Statistics and References
Violence Against Women Act ((VAMU) enacted in 1994. The cycle of violence continues to grow, trapping, damaging and destroying lives. According to the Texas Council on Family violence 25% of adult women in the US report experiencing intimate partner violence (IPFV) at some point in their lives. On average, more than three women a day are murdered by their husbands or boyfriends or IPV in the US. Approximately 11.5 million children in the US live in families in which partner violence occurred at least once in the preceding year. Out of this 11.5 Million, 7 Million children live in homes of Sever Abuse. This silent epidemic is something that not only women and children experience, but men do as well. It is prevalent in the heterosexual and homosexual communities. It is time for us all to adopt a simple view…”Don’t do it and Don’t take it” and “Don’t suffer in silence”.
10. U.S. Conference of Mayors, 2007
11. Baum, Katrina, Catalano, Shannan, Rand, Michael and Rose, Kristina. 2009. Stalking Victimization in the United States. U.S. Department of Justice Bureau of Justice Statistics.
12. Catalano, Shannan. 2007. Intimate Partner Violence in the United States. U.S. Department of Justice, Bureau of Justice Statistics.
13. National Domestic Violence Hotline 2008 Annual Report.
On average, more than three women and one man are murdered by their intimate partners in this country every day. In 2000, 1,247 women were killed by an intimate partner. The same year, 440 men were killed by an intimate partner. Intimate partner homicides accounted for 30% of the murders of women and 5% percent of the murders of men. (Bureau of Justice Statistics Crime Data Brief, Intimate Partner Violence, 1993-2001, February 2003. Bureau of Justice Statistics, Intimate Partner Violence in the U.S. 1993-2004, 2006.)
Most intimate partner homicides occur between spouses, though boyfriends/girlfriends have committed about the same number of homicides in recent years.
(Bureau of Justice Statistics, Intimate Partner Violence in the U.S. 1993-2004, 2006.)
The health-related costs of intimate partner violence exceed $5.8 billion each year. Of that amount, nearly $4.1 billion are for direct medical and mental health care services, and nearly $1.8 billion are for the indirect costs of lost productivity or wages.
(Centers for Disease Control and Prevention, Costs of Intimate Partner Violence Against Women in the United States, April 2003.)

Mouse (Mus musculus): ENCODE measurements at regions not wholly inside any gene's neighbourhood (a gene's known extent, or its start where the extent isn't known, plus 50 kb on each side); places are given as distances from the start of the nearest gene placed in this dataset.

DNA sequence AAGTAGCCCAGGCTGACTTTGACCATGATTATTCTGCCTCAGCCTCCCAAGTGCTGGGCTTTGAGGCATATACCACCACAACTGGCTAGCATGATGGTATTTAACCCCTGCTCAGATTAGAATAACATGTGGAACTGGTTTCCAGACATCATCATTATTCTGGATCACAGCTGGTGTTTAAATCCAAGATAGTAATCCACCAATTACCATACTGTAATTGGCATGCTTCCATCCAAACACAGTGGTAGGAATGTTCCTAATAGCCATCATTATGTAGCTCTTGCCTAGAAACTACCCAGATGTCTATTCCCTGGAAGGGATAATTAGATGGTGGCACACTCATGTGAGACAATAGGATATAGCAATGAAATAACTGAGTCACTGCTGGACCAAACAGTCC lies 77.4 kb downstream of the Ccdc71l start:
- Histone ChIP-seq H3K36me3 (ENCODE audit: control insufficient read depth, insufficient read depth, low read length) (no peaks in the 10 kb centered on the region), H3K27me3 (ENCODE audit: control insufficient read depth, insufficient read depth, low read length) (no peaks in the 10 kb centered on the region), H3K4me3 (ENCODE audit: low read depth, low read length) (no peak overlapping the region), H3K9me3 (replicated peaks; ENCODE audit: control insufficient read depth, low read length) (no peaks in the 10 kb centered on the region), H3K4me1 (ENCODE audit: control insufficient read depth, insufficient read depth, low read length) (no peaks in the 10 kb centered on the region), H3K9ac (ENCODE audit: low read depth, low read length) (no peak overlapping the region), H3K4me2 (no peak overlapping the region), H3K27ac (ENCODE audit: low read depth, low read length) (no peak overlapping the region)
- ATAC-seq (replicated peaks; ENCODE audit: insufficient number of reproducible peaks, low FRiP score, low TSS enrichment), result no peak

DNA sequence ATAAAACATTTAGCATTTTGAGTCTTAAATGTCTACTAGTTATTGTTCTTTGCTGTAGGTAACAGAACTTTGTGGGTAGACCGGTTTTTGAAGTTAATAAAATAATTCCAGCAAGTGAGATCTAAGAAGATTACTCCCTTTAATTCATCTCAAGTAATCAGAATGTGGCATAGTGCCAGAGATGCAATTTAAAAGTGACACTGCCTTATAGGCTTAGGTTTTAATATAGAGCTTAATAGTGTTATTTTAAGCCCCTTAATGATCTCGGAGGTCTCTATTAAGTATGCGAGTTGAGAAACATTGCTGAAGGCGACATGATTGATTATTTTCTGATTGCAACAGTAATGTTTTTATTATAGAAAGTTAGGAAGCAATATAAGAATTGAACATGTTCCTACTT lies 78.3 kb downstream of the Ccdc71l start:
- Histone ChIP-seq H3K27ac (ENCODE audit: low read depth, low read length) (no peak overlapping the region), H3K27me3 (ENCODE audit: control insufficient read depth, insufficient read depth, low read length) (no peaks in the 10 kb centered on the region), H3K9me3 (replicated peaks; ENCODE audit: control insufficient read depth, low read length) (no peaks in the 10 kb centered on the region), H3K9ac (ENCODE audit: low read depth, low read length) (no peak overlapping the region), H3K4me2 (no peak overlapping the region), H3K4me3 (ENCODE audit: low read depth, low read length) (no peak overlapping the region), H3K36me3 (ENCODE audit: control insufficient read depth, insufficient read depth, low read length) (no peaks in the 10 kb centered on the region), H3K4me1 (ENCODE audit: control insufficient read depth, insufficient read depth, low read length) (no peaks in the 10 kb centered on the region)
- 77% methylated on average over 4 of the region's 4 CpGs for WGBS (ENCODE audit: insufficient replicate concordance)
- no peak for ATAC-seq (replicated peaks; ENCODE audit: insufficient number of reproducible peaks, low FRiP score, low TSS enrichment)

About half of all female victims of intimate violence report an injury of some type, and about 20 percent of them seek medical assistance.
(National Crime Victimization Survey, 1992-96; Study of Injured Victims of Violence, 1994)
Thirty-seven percent of women who sought treatment in emergency rooms for violence-related injuries in 1994 were injured by a current or former spouse, boyfriend or girlfriend.
(U.S. Department of Justice, Violence Related Injuries Treated in Hospital Emergency Departments, 1997)
Approximately one in five female high school students reports being physically and/or sexually abused by a dating partner. (Jay G. Silverman, PhD; Anita Raj, PhD; Lorelei A. Mucci, MPH; and Jeanne E. Hathaway, MD, MPH, “Dating Violence Against Adolescent Girls and Associated Substance Use, Unhealthy Weight Control, Sexual Risk Behavior, Pregnancy, and Suicidality,” Journal of the American Medical Association, Vol. 286, No. 5, 2001)
Forty percent of girls age 14 to 17 report knowing someone their age who has been hit or beaten by a boyfriend. (Children Now/Kaiser Permanente poll, December 1995)
One in five teens in a serious relationship reports having been hit, slapped, or pushed by a partner. 14% of teens report their boyfriend or girlfriend threatened to harm them or themselves to avoid a breakup. Many studies indicate that as a dating relationship becomes more serious, the potential for and nature of violent behavior also escalates.
(Information provided by Oregon Law Center.)
Date rape accounts for almost 70% of sexual assaults reported by adolescent and college age women; 38% of those women are between 14 and 17 years old.
(Information provided by Oregon Law Center.)
In a national survey of American families, 50% of the men who frequently assaulted their wives also frequently abused their children. (Strauss, Murray A, Gelles, Richard J., and Smith, Christine. 1990. Physical Violence in American Families; Risk Factors and Adaptations to Violence in 8,145 Families. New Brunswick: Transaction Publishers)
On average between 1993 and 2004, children under age 12 were residents of households experiencing intimate partner violence in 43% of incidents involving female victims and 25% of incidents involving male victims. (Bureau of Justice Statistics, Intimate Partner Violence in the U.S. 1993-2004, 2006.)
Studies suggest that between 3.3 - 10 million children witness some form of domestic violence annually. (Carlson, Bonnie E. (1984). Children’s observations of interpersonal violence. Pp. 147-167 in A.R. Roberts (Ed.) Battered women and their families (pp. 147-167). NY: Springer. Straus, M.A. (1992). Children as witnesses to marital violence: A risk factor for lifelong problems among a nationally representative sample of American men and women. Report of the Twenty-Third Ross Roundtable. Columbus, OH: Ross Laboratories.)